(Bloomberg) -- Microsoft Corp. said an account that was compromised by Russia-linked hackers, resulting in a hack of some company emails including senior leaders, didn’t have multifactor authentication enabled.

The hackers “tailored their password spray attacks to a limited number of accounts, using a low number of attempts to evade detection and avoid account blocks based on the volume of failures,” according to a Microsoft blog post published late Thursday.

Cybersecurity experts had previously told Bloomberg News they believed the compromised account wasn’t using multifactor authentication, a basic security measure. That’s because it was hacked using a “password spray” technique that typically involves trying many passwords on a user’s account in an attempt to crack it. Password spraying doesn’t work if multifactor authentication is enabled, said Ru Campbell, a cybersecurity consultant and Microsoft Most Valuable Professional or MVP, who often speaks at conferences about the company’s services.

Senator Ron Wyden, Democrat from Oregon, called the compromise “inexcusable.” 

Multifactor authentication is “cybersecurity 101 and would have prevented this latest attack,” Wyden said in an emailed statement. “This is yet another wholly avoidable hack that was caused by Microsoft’s negligence. The US government needs to reevaluate its dependence on Microsoft.”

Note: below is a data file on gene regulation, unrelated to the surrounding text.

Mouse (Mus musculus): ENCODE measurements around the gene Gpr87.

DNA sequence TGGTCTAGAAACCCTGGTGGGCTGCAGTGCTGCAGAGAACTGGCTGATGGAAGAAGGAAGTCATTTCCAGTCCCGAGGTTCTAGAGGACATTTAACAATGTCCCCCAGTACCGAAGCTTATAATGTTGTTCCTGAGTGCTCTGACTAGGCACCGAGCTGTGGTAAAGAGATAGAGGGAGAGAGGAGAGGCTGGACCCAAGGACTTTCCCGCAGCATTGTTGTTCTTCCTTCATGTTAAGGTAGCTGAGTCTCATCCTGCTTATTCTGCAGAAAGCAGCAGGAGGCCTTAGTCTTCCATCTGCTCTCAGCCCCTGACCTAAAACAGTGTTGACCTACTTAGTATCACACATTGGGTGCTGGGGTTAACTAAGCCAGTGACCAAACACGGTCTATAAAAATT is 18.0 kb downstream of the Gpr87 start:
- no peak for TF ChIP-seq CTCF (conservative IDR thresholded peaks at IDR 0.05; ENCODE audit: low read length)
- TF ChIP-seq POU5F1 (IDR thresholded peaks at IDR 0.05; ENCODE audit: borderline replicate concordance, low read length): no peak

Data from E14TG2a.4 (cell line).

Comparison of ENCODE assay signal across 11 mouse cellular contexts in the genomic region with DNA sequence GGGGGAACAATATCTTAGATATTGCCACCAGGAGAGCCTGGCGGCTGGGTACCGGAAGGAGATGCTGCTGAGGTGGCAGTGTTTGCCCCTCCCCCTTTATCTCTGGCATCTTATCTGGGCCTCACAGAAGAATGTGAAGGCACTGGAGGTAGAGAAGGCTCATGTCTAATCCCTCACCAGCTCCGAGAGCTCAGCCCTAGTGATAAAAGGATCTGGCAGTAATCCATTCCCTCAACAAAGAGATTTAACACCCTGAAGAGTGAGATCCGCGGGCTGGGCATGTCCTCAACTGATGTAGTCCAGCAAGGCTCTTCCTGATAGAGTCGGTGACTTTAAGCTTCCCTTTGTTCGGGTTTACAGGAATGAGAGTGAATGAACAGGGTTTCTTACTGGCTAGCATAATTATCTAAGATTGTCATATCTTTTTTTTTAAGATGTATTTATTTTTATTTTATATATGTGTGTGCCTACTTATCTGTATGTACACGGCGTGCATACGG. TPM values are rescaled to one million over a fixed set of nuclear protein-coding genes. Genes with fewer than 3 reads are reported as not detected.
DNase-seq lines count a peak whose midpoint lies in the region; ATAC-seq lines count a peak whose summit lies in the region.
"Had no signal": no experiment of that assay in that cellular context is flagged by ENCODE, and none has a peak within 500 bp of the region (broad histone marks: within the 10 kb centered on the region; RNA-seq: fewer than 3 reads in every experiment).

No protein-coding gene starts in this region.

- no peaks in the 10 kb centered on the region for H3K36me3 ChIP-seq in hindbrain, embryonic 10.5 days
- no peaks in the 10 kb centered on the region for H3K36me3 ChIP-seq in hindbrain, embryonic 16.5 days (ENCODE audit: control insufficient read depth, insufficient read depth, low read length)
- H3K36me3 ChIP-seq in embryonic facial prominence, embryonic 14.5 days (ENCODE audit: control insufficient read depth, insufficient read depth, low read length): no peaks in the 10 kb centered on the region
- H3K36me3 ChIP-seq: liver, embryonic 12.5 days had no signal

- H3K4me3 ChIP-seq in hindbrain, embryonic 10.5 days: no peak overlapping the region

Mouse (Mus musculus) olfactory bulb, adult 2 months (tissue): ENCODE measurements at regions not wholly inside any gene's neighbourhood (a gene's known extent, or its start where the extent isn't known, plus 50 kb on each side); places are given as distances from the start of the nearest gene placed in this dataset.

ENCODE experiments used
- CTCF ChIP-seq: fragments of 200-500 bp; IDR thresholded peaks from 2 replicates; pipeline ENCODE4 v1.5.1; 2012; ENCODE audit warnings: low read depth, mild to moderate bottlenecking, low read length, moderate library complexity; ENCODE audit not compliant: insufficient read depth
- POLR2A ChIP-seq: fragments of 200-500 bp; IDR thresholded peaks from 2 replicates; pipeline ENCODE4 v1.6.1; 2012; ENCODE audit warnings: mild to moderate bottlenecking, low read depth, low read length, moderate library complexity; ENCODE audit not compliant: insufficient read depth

A Microsoft representative didn’t respond to a request to comment on Wyden’s remarks.

In its blog, Microsoft also said it has been warning organizations that they were targets of the same Russian-sponsored group that hacked into its executives’ emails late last year. 

The hackers — a group known as Midnight Blizzard or Cozy Bear — have been identified by Microsoft’s Threat Intelligence team as the same cyber-espionage group that “has been targeting other organizations,” according to a blog post Thursday from the technology company.

The disclosure is the latest sign that the group’s recent activities have spread beyond Microsoft. On Wednesday, Hewlett Packard Enterprise Co. reported a breach of its cloud-based email system that it said was likely caused by Midnight Blizzard.

Last week, Microsoft disclosed that the group compromised a “legacy non-production test tenant account” and used it as a foothold to access a “small number” of email accounts, including those of senior leadership and employees who work in cybersecurity and legal. The hackers were initially targeting emails for information about Midnight Blizzard itself, Microsoft said. 

Last year, Wyden called on government officials to investigate an intrusion of Microsoft Exchange online that enabled the hack of US government emails, including the account of Commerce Secretary Gina Raimondo.

HPE, an information technology provider, said it was notified on Dec. 12 that a nation-state hacking group breached its email systems. Investigators believe the hackers accessed and infiltrated data beginning in May using a small percentage of HPE mailboxes from employees working in cybersecurity and other areas.

The US government has linked the hacking group, also known as Nobelium, to Russia. The same group previously breached SolarWinds Corp. in a massive cyber-espionage campaign against several federal agencies.

--With assistance from Dina Bass.

(Updates with additional information starting in fifth paragraph.)

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